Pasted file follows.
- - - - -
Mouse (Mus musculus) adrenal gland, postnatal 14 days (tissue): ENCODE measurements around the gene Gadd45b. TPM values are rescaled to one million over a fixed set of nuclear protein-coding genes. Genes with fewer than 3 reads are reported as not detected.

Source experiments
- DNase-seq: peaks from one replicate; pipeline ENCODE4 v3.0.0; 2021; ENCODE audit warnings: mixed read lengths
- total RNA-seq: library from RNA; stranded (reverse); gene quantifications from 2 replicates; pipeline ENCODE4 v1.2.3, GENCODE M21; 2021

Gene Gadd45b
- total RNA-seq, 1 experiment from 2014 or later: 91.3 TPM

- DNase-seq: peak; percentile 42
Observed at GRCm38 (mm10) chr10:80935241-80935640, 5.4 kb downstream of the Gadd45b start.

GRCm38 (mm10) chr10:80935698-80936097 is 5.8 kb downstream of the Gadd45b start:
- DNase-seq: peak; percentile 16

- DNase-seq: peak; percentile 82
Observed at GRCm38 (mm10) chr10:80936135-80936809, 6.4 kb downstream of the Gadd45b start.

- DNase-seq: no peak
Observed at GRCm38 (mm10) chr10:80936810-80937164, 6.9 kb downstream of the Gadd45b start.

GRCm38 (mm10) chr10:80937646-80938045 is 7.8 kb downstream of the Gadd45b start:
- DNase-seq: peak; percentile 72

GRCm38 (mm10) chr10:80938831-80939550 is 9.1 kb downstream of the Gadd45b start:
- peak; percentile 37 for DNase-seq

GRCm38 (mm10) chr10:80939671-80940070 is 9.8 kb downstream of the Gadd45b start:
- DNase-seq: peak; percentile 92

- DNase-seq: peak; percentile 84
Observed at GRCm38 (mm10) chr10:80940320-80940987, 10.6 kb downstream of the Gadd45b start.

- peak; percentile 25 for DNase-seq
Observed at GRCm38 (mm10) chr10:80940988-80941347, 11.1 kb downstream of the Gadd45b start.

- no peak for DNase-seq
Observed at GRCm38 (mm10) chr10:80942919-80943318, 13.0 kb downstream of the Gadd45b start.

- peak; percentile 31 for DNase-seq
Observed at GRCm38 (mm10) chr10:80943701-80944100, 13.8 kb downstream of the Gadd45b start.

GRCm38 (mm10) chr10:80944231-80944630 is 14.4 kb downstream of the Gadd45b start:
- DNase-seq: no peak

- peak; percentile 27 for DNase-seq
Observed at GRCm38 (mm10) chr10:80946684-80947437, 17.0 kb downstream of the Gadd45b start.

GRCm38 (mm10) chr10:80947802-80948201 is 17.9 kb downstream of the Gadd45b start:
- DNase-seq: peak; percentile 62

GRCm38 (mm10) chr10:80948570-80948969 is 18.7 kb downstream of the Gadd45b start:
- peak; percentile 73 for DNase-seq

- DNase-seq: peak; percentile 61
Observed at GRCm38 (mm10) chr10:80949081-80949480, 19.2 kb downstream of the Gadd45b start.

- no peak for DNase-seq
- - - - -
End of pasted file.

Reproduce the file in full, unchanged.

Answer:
Mouse (Mus musculus) adrenal gland, postnatal 14 days (tissue): ENCODE measurements around the gene Gadd45b. TPM values are rescaled to one million over a fixed set of nuclear protein-coding genes. Genes with fewer than 3 reads are reported as not detected.

Source experiments
- DNase-seq: peaks from one replicate; pipeline ENCODE4 v3.0.0; 2021; ENCODE audit warnings: mixed read lengths
- total RNA-seq: library from RNA; stranded (reverse); gene quantifications from 2 replicates; pipeline ENCODE4 v1.2.3, GENCODE M21; 2021

Gene Gadd45b
- total RNA-seq, 1 experiment from 2014 or later: 91.3 TPM

- DNase-seq: peak; percentile 42
Observed at GRCm38 (mm10) chr10:80935241-80935640, 5.4 kb downstream of the Gadd45b start.

GRCm38 (mm10) chr10:80935698-80936097 is 5.8 kb downstream of the Gadd45b start:
- DNase-seq: peak; percentile 16

- DNase-seq: peak; percentile 82
Observed at GRCm38 (mm10) chr10:80936135-80936809, 6.4 kb downstream of the Gadd45b start.

- DNase-seq: no peak
Observed at GRCm38 (mm10) chr10:80936810-80937164, 6.9 kb downstream of the Gadd45b start.

GRCm38 (mm10) chr10:80937646-80938045 is 7.8 kb downstream of the Gadd45b start:
- DNase-seq: peak; percentile 72

GRCm38 (mm10) chr10:80938831-80939550 is 9.1 kb downstream of the Gadd45b start:
- peak; percentile 37 for DNase-seq

GRCm38 (mm10) chr10:80939671-80940070 is 9.8 kb downstream of the Gadd45b start:
- DNase-seq: peak; percentile 92

- DNase-seq: peak; percentile 84
Observed at GRCm38 (mm10) chr10:80940320-80940987, 10.6 kb downstream of the Gadd45b start.

- peak; percentile 25 for DNase-seq
Observed at GRCm38 (mm10) chr10:80940988-80941347, 11.1 kb downstream of the Gadd45b start.

- no peak for DNase-seq
Observed at GRCm38 (mm10) chr10:80942919-80943318, 13.0 kb downstream of the Gadd45b start.

- peak; percentile 31 for DNase-seq
Observed at GRCm38 (mm10) chr10:80943701-80944100, 13.8 kb downstream of the Gadd45b start.

GRCm38 (mm10) chr10:80944231-80944630 is 14.4 kb downstream of the Gadd45b start:
- DNase-seq: no peak

- peak; percentile 27 for DNase-seq
Observed at GRCm38 (mm10) chr10:80946684-80947437, 17.0 kb downstream of the Gadd45b start.

GRCm38 (mm10) chr10:80947802-80948201 is 17.9 kb downstream of the Gadd45b start:
- DNase-seq: peak; percentile 62

GRCm38 (mm10) chr10:80948570-80948969 is 18.7 kb downstream of the Gadd45b start:
- peak; percentile 73 for DNase-seq

- DNase-seq: peak; percentile 61
Observed at GRCm38 (mm10) chr10:80949081-80949480, 19.2 kb downstream of the Gadd45b start.

- no peak for DNase-seq